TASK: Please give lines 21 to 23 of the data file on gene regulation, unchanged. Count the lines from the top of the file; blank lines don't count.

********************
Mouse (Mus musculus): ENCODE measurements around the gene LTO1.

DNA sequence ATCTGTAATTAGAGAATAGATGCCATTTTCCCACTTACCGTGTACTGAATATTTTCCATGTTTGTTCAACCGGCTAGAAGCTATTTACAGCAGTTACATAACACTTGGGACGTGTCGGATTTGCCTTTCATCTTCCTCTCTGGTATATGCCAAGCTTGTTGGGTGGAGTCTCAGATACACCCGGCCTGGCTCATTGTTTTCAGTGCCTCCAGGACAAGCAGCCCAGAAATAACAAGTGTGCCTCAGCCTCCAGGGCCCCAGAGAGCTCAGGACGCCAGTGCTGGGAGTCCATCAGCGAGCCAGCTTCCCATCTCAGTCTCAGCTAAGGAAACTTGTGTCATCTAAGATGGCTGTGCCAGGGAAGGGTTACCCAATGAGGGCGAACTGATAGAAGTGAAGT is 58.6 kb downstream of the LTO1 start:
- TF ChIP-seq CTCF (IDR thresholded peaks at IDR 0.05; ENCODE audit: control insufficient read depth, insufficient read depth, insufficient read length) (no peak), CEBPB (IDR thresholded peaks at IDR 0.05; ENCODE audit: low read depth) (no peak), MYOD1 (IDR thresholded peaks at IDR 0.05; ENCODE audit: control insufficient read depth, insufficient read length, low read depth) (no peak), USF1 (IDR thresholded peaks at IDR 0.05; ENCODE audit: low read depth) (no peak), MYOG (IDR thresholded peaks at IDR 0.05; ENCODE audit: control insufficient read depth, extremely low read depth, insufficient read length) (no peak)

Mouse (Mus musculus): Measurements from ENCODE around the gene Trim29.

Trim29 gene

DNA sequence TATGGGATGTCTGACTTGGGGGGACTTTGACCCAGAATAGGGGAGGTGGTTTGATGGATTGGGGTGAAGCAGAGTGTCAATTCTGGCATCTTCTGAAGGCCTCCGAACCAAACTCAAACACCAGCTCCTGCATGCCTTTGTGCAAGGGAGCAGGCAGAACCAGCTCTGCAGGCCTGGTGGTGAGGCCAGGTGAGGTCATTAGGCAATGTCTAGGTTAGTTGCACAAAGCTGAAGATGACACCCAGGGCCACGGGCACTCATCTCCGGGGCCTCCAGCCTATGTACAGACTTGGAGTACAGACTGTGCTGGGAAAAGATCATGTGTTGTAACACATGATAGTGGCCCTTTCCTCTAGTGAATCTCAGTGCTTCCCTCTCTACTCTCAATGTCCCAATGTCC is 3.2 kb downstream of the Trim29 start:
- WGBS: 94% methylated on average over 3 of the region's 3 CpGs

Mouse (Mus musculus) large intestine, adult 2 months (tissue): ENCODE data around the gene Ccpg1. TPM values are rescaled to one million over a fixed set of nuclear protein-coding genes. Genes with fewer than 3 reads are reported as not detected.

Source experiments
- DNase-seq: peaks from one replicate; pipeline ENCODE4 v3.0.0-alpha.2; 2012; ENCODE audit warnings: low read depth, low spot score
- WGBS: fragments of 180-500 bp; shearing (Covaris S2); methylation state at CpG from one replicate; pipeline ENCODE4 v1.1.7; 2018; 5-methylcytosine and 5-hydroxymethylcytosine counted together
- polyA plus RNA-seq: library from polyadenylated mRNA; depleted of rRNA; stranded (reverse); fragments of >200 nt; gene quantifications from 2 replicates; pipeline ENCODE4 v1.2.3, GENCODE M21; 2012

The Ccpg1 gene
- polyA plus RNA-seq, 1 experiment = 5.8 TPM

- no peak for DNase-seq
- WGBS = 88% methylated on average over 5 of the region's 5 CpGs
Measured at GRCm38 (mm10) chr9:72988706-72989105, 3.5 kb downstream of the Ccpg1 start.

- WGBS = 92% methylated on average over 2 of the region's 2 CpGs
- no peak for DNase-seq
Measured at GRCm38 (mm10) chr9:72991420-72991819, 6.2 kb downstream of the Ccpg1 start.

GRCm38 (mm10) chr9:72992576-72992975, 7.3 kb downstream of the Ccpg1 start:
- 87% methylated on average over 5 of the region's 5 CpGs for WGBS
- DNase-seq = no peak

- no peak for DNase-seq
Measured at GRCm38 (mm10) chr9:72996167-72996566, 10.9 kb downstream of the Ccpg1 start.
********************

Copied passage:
GRCm38 (mm10) chr9:72992576-72992975, 7.3 kb downstream of the Ccpg1 start:
- 87% methylated on average over 5 of the region's 5 CpGs for WGBS
- DNase-seq = no peak